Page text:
Tuesday, March 1, 2011

French cassoulet, California style

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The bar at Vertical Wine Bistro
French food holds a special place in my heart. Michael and I have had some great food adventures in France. Foie gras on a buttered baguette at a Paris street fair on a rainy November afternoon. Fish soup with croutons, garlicky rouille and shredded gruyere, spooned up beside the harbor in Cassis, with which we drank amazing wine that never makes it to the U.S. Tiny fraises des bois, wild strawberries, from the produce market in Maillane, the Provencal village where we stayed with our kids a few spring breaks back

Despite the fact that everyone from Woody Allen to my late father made fun of California's obsession with sprouts and wheatgrass, Los Angeles has some fine French food. And few Cal-French chefs do it better than Laurent Quenioux, the James Beard Award-nominated chef behind Bistro LQ and, now, Vertical Wine Bistro in Pasadena, where I was lucky enough to be invited to dinner with a group of Los Angeles food writers a few months ago.

California rubs off on even the most French of chefs, it seems, because French food in Los Angeles is always on the lighter side. Even cassoulet, a hearty winter gratin of beans, sausages and various cuts of pork that in France will send you running for your favorite napping sofa, seemed more fresh and less fatty at Vertical.

Chef Quenioux swears by the Tarbais beans, fat white ones, creamy and smooth. It's off the menu now - winter's over, spring's here, haven't you heard? But get ready to channel your inner French chef and make it yourself, because I scored Chef Quenioux's recipe. Reading it, I can't imagine how the final product ended up tasting so light. There are some manly ingredients on this list.

Note: It may be hard to find cured garlic sausage and Toulouse sausage unless you have access to a good European-style butcher. Do the best you can. Ultimately, sausage is delicious. If you can't get the ones recommended here, choose your favorites.

Cassoulet at Vertical Wine Bistro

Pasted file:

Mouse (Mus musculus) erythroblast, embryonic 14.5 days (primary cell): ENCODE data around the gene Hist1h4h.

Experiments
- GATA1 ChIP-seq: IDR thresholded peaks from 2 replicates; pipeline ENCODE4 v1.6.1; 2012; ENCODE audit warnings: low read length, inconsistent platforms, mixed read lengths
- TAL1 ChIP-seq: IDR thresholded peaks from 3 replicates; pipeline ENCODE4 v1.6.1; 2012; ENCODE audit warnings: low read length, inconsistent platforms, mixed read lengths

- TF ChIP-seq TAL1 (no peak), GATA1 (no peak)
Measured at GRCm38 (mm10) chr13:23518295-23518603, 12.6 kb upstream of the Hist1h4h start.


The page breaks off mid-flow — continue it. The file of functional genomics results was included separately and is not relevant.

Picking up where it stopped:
Vertical Wine Bistro's Cassoulet De Toulouse

  • Salt and pepper
  • 250g pork skin (optional)
  • 500g pork belly, cubed 
  • 1 kg Tarbais beans, soaked overnight 
  • 1 large whole onion
  • 12 whole cloves
  • 200g duck fat
  • 1 bouquet garni with thyme, rosemary and bay 
  • 500g lamb shanks 
  • 2 pieces duck leg confit 
  • 1 cured garlic sausage 
  • 500g Toulouse sausage
  • 1 large onion, chopped
  • 2 carrots, chopped
  • 1/2 garlic head, minced
  • 6 tomatoes, chopped 
  • 1 liter chicken stock
  • 1 cup panko bread crumbs
  • 2 Tbsp walnut oil
  • 1 Tbsp butter
Chef Laurent Quenioux
Soak pork skin for 12 hours or overnight if using.
Sauté pork belly to render some of the fat in a large pot. Add the soaked beans to the pot and enough water to cover by 2 inches. Stud one whole onion with the cloves and add to the pot along with the bouquet garni and 50g duck fat. Cook for 1 1/2 hours on low heat on the stovetop.

Roast the lamb shanks in a 400F oven using 50g duck fat. Season with salt and pepper. Nestle cooked lamb into the beans.

Sauté the sausages and the confit. Remove from pan, set aside. Add the chopped onions, carrots, and garlic to pan and sauté until onions are translucent. Stir sautéed vegetables and tomatoes into the beans. Nestle sausages and confit on top, making sure confit is not crushed. Cook for 1-2 hours in oven at 350F, making sure to keep beans wet by adding water or chicken stock as needed.

Taste for salt and pepper. Layer the beans and meats in a large clay pot for presentation. Add 2 tablespoons of walnut oil and 1 tablespoon of butter. Sprinkle with the panko and 100g duck fat and place under broiler for 30 minutes to toast the panko and heat through.

Cassoulet ingredients

1 comment:

Crazy Eddie said...

My food education has finally come around to the point where I am learning about French food. So many people start with French food but, for some reason, I saved it for last. I am really enjoying learning all I can now, though, and your article was very informative and interesting. Thank you so much. By the way, congratulations for winning the Babble Top 100 Mama Food Blog List. I can see why you got listed. You have a gorgeous blog and I love your writing. Thanks!

Vegan Joy

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